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In order to staff the 1,400 new hospital beds the FAO estimates Ontario will add by 2028, for example, the report says around 10,000 new hospital workers will be needed.
That could be a tall order given the state of recruitment outlined by the FAO.
The report found that, since the start of the COVID-19 pandemic, the number of health-care sector job vacancies in Ontario has doubled.
At the end of 2019, there were 14,800 vacancies for health-care jobs, the report said. Near the end of 2022, Ontario had 34,800 unoccupied positions. Of those vacancies, more than 14,000 were for nursing jobs.
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The need to recruit new staff for bigger hospitals will compound that problem.
The FAO report estimates 23,000 extra nurses and 44,100 new personal support workers will be needed in hospitals, long-term care and home care by 2027-28 to meet the Ford government’s commitments.
The combined vacancies and new jobs amount to a 26-per cent increase in Ontario nurses and a 45-per cent increase in personal support workers.
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“Adding to the challenge, Ontario currently has the lowest wages for nurses in Canada,” the FAO said.
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As previously reported by Global News, internal documents show the Ford government is concerned about its ability to recruit and retain both nurses and personal support workers.
An internal presentation, obtained through freedom of information, references a “lack of new nurses to replace those retiring and (the fact that) demand for nursing services has increased,” as one issue, going on to reference a “systemic shortage of nurses. ”
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Another line in the released document says 25 per cent of personal support workers (PSW) in Ontario can leave the workforce in a single year.
“We must reduce attrition to avoid chronic shortages,” the provincial government briefing warns about PSWs. For nurses, it warns that increased supply and avoided an increase in attrition “are required to head off chronic shortages.”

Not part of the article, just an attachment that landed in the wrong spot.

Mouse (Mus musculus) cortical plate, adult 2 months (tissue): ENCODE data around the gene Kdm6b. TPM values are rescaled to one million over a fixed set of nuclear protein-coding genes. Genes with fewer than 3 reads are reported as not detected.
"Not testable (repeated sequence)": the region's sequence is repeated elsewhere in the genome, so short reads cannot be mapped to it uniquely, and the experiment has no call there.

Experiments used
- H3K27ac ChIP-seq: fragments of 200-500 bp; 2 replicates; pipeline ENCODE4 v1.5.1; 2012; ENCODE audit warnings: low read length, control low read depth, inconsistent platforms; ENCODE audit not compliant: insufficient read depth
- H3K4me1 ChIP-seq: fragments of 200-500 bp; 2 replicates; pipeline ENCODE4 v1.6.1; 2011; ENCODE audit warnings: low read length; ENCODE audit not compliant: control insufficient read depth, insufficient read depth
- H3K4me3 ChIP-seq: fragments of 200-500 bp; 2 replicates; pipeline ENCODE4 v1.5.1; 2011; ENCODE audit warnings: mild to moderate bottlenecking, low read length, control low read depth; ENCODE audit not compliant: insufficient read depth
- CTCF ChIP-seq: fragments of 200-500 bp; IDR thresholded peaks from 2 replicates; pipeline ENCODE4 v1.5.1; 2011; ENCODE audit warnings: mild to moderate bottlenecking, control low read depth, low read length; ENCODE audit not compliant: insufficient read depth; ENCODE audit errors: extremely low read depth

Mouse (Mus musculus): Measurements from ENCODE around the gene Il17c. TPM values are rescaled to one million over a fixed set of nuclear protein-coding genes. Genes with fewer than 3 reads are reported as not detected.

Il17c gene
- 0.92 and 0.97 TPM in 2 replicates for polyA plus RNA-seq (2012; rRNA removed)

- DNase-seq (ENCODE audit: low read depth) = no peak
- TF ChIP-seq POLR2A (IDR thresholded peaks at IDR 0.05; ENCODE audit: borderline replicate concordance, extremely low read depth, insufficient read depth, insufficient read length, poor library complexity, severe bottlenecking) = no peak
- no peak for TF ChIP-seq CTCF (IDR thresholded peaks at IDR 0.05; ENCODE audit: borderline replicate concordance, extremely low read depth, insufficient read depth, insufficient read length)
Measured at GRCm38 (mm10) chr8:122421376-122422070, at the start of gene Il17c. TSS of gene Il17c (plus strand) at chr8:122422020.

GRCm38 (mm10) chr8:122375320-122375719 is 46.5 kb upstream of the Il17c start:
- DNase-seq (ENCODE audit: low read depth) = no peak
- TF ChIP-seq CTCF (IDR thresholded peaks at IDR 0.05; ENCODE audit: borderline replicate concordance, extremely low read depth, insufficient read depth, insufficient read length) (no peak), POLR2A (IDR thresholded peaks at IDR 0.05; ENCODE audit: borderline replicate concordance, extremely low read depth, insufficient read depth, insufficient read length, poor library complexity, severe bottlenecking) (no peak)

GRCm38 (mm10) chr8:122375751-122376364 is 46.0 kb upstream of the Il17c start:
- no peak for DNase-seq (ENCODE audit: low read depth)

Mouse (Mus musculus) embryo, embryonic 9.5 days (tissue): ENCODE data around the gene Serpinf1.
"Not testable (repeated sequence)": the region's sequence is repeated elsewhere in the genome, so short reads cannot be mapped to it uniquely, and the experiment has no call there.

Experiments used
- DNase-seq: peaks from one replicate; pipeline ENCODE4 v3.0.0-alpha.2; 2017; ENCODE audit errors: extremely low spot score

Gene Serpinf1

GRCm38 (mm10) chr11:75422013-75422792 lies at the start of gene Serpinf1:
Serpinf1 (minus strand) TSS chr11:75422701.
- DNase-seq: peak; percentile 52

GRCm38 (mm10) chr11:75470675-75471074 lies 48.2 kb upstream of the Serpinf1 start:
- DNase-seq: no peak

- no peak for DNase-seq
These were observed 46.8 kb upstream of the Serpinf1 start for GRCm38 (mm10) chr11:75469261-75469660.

The report found Ontario’s aging population is putting a strain on the system. It is a strain the FAO said the province is failing to keep up with.
Between 2005 and 2019, under the previous administration, the number of hospital beds in Ontario grew by 2.6 per cent, the FAO was founded. At the same time, the number of Ontarians over the age of 65 years old jumped by 56 per cent.
People 65-plus occupy more than 50 per cent of hospital bed days in Ontario.
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Ontario hopes to dramatically ramp up its capacity.
Through a combination of measures, the report estimates Ontario plans to add 4,500 new beds by 2028, compared to 2020. The province also hopes to free up 2,500 beds currently occupied by patients who it plans to move to long-term care.
The FAO, however, believes the province has not set aside enough money to make that ambitious plan a reality.
“To ensure the 4,500 additional hospital beds can be operated, the Province must increase funding to the health sector beginning in 2023-24,” the report said.
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Even if the province succeeded in its ambitious plan to add 7,000 new beds by 2028 through various measures, it would not be enough to keep up with an aging population, the report said.
A combination of population growth and aging could increase demand for hospitals by 21 per cent by 2027-28, the FAO said, above the capacity increase the province hopes to deliver.
“This suggests that without additional measures, Ontario will have less available hospital capacity relative to need in 2027-28 than in 2019-20,” the FAO wrote.